A person may sometimes attempt to rid themselves of difficult emotions in harmful ways. This may lead to challenges with behavioural regulation, which are one key set of symptoms in emotional instability and minor forms of emotional dysregulation.
The video below provides information on what kind of challenges with behavioural regulation are often related to emotional instability.
Borderline personality disorder often involves impulsive behaviour. This means reacting strongly on a whim in accordance with the impulses of the person’s current emotional state.
Harmful impulsive behaviour can involve aspects such as gambling, unprotected or otherwise reckless sexual encounters, excessive use of alcohol, other substances or medicines, binge eating, impulse spending, cancelling meetings or difficulties with adhering to agreements.
The objective of impulsive actions is to generate gratification and avoid negative feelings or sensations. Impulsive behaviour may also stem from an attempt to overcome a sense of emptiness. This often also works in the short term: during or shortly after an impulsive action, the person may feel great, or at least they are feeling something.
Conversely, the long-term consequences tend to be negative, sometimes concretely (loss of money, threat to health), and the person’s sense of self may take a hit. The sense of emptiness or other difficult emotions end up coming back. Impulsive actions also prevent the person from making progress towards their long-term goals and acting in accordance with their own values.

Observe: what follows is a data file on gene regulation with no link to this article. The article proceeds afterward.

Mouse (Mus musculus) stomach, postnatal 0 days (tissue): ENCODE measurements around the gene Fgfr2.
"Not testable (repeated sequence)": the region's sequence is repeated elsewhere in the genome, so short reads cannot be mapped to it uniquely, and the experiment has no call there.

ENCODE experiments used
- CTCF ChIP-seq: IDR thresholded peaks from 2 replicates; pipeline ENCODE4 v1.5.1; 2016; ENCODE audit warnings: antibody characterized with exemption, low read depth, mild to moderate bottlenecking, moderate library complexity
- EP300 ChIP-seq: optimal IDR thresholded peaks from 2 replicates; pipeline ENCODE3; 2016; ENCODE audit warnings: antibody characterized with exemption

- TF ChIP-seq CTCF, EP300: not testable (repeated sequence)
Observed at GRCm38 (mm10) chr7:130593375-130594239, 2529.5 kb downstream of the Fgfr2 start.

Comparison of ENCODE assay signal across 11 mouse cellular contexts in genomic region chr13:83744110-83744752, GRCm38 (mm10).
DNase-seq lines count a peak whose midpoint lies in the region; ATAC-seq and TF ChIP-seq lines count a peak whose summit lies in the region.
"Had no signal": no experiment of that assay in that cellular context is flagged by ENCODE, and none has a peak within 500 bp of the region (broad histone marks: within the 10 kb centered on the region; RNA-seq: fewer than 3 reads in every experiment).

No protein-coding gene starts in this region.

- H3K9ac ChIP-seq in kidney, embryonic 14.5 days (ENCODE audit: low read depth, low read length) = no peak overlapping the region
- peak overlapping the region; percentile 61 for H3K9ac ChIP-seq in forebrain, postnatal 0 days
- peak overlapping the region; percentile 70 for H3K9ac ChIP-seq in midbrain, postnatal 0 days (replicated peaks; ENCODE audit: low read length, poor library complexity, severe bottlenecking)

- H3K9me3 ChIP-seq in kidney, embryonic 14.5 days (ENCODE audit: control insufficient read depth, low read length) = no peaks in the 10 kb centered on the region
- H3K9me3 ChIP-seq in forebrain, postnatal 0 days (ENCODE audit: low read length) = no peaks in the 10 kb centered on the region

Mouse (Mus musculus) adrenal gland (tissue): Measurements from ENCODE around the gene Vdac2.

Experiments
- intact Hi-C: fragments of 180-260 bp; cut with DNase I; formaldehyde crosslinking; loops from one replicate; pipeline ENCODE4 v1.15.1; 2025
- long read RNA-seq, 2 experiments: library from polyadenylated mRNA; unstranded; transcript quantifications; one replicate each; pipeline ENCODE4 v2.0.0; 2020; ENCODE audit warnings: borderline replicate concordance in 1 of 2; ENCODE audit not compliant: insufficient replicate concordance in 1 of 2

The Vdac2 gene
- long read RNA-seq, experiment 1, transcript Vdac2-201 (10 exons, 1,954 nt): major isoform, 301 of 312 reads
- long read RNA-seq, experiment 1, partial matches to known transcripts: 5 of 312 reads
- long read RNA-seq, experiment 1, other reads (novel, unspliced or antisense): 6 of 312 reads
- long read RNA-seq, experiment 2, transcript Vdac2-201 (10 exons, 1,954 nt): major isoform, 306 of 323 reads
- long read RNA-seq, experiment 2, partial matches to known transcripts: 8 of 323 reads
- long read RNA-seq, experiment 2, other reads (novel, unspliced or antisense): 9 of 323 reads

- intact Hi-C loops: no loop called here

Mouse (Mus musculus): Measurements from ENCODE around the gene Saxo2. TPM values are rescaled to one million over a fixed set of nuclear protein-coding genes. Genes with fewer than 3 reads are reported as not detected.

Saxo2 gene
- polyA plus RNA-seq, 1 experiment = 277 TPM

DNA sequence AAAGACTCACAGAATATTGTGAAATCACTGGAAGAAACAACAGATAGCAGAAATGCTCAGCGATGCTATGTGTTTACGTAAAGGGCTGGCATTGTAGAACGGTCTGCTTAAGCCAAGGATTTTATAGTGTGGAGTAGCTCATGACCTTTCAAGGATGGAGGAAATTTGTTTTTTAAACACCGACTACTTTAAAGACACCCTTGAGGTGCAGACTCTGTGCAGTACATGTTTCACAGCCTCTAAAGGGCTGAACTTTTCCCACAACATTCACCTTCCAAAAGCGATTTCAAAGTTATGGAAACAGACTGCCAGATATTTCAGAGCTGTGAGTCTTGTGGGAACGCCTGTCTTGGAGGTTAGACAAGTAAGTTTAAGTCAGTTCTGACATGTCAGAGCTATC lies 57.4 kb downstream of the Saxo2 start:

A person may also have difficulties with regulating goal-oriented behaviour and long-term work. Emotional instability can cause difficulties with perceiving long-term consequences and tolerating one’s own actions not being immediately rewarded.
Due to emotional sensitivity, failures may feel catastrophic, and black-and-white thinking and actions make it difficult to adopt a long-term approach. When things are only seen as good or bad, as successes or failures, it may be difficult to resume activities after setbacks. Working through monotonous, boring or difficult stages involved in long-term activities can feel almost impossible.
Borderline personality disorder may involve repeating self-destructive behaviour. The self-destructive behaviour can be triggered by factors such as a threat of separation, a feeling of rejection or increased demands and expectations towards the person.
The self-harm is not always suicidal. The goal is usually to get rid of a feeling of malaise, anxiety, feeling unreal or a sense that the person is somehow bad or defective. However, in connection with instability, the risk of suicide is significant and suicide attempts are common.
NOTE! If you have thoughts of self-harm or self-harming behavioural tendencies, please click here to seek help.
A person can learn to understand their actions that are impulsive and confusing even to themselves by examining them as a part of a chain of various external and internal events. The chain analysis can help the person understand this chain of events and actions.
In the video below, Outi Karvinen tells an example of how the chain analysis could be used to understand a situation that lead to problematic behaviour.